Category Archives: arguments in verse

Battle of the Sexes: Lady Mary’s Piquant Reply

I’m in a mood for humor, after a late night and an early morning.  Last night we went to see Enter the Haggis, a Celtic rock band from Canada.  As I’ve mentioned before, much of my life revolves around Irish dancing, and last night was no different.  The band had invited the local Irish dancers to perform on stage during the concert, so that’s where my daughters were: on stage dancing a few numbers with a great band.  It was fun, but we are all exhausted this morning.  This whole lack of sleep thing doesn’t really suit me.  It’s how I live my life, though.  And all of this has absolutely nothing to do with the subject of my post.

If you recall, last week I posted part of Jonathan Swift’s The Lady’s Dressing Room.  It is a gross, yet funny poem mocking lovers’ illusions and pastorals and vain women.  Swift is known for penning gross poetry that deals with subjects such as excrement.  Many of his political essays are not only gross, but shocking.  For example, his Modest Proposal suggests that the Irish solve their problems of poverty and hunger by selling their own children for food.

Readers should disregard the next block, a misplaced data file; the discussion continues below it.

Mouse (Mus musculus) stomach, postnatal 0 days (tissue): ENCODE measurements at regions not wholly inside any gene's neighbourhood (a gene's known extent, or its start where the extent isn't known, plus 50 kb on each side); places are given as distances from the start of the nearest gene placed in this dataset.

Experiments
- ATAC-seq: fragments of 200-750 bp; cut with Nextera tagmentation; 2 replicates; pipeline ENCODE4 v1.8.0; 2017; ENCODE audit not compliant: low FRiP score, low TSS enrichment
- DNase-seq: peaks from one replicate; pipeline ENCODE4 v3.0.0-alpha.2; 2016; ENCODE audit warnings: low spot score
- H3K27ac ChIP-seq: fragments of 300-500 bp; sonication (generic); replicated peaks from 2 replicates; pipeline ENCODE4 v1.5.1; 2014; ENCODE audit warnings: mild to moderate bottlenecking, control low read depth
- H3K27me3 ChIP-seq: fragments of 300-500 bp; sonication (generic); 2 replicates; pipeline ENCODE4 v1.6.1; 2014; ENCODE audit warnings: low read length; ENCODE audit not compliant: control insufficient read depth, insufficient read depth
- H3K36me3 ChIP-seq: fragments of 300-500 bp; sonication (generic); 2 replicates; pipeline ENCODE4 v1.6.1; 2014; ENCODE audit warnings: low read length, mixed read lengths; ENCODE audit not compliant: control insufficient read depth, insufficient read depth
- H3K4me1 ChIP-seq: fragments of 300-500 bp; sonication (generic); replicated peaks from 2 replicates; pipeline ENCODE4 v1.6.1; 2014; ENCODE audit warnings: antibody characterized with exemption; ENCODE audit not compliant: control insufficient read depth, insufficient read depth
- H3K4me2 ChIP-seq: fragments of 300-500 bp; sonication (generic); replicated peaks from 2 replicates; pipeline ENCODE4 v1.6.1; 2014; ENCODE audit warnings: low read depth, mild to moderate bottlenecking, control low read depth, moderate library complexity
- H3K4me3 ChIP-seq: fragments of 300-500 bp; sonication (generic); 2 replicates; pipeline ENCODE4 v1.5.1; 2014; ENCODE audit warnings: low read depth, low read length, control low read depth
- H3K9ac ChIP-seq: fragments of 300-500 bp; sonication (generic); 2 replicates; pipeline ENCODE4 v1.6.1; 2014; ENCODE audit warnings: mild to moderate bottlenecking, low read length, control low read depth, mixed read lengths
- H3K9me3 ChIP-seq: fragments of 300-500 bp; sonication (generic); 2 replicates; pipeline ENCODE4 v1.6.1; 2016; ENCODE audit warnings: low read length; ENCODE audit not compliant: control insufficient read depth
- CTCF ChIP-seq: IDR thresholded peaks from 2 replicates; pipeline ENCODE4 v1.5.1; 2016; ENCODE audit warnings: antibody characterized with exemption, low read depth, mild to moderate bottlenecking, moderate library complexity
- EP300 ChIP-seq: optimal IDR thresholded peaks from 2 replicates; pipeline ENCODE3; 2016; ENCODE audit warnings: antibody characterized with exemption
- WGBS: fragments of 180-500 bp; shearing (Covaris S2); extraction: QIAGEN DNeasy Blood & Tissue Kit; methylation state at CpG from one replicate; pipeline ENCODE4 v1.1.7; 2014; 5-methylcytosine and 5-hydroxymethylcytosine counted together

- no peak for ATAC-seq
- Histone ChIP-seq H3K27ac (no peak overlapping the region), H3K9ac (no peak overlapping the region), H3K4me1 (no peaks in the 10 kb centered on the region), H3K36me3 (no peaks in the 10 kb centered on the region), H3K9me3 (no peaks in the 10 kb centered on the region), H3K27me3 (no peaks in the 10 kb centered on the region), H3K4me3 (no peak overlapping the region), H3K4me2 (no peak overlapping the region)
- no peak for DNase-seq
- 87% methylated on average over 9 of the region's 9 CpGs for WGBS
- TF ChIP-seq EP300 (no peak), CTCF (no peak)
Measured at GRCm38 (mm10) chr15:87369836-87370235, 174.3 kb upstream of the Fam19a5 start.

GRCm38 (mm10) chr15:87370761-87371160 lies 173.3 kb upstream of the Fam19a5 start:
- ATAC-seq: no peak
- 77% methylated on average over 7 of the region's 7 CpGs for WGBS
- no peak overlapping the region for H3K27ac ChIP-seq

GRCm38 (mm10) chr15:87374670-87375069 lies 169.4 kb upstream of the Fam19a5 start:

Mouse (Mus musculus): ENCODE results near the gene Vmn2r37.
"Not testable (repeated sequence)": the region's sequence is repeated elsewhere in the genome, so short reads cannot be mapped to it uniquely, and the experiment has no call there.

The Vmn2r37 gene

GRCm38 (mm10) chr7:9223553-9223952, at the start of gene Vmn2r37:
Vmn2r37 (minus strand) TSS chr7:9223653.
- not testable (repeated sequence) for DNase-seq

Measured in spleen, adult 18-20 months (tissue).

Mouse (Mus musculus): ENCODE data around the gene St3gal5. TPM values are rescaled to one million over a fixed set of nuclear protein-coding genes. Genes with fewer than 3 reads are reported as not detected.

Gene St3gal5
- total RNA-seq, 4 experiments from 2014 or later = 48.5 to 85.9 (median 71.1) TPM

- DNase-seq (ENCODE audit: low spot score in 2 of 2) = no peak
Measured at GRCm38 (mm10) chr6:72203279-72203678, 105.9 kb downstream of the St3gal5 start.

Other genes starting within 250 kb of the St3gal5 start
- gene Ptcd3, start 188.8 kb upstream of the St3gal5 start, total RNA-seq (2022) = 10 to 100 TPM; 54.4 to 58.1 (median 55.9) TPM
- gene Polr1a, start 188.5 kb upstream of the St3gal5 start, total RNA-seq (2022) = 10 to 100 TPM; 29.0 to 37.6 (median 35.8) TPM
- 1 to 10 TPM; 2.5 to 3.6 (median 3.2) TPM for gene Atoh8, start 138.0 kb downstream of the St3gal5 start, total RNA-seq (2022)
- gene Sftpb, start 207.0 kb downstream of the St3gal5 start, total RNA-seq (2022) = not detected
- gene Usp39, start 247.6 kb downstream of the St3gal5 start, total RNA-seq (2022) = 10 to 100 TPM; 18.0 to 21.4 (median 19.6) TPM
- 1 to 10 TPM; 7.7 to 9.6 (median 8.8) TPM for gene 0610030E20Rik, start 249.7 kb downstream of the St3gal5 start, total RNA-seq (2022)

What you may not realize when you think about the author of Gulliver’s Travels is his career as a clergyman.  When Lady Mary Wortley Montagu wrote her poem, The Reasons That Induced Dr. Swift to Write a Poem Called the Lady’s Dressing Room*, she held his position firmly in mind.  She might as well have titled her poem Why Would a Clergyman Write Such Filth?  For that, she has the Doctor (Swift) visiting a prostitute, and then demanding his money back from her because he can’t . . . well, you know, finish the dirty deed.  I will post the last stanza, which is a conversation between Dr. Swift and the prostitute, because it is not only funny, but biting in its tone.

The nymph grown furious roared, “By God!
The blame lies all in sixty odd,”
And scornful pointing the door
Cried, “Fumbler, see my face no more.”
“With all my heart I’ll go away,
But nothing done, I’ll nothing pay.
Give back the money.”–“How,” cried she,
“Would you palm such a cheat on me!
For poor four pound to roar and bellow,
Why sure you want some new Prunella?”
“I’ll be revenged, you saucy quean”
(Replies the disappointed Dean),
“I’ll so describe your dressing room
The very Irish shall not come.”
She answered short, “I’m glad you’ll write,
You’ll furnish paper when I shite.” (ll 74-89)

My guess is that Lady Mary didn’t like Dr. Swift all that much, nor did she appreciate his satire.

*Taken from pgs. 2588-2590 of the Norton Anthology of English Literature: The Restoration and the Eighteenth Century (2000)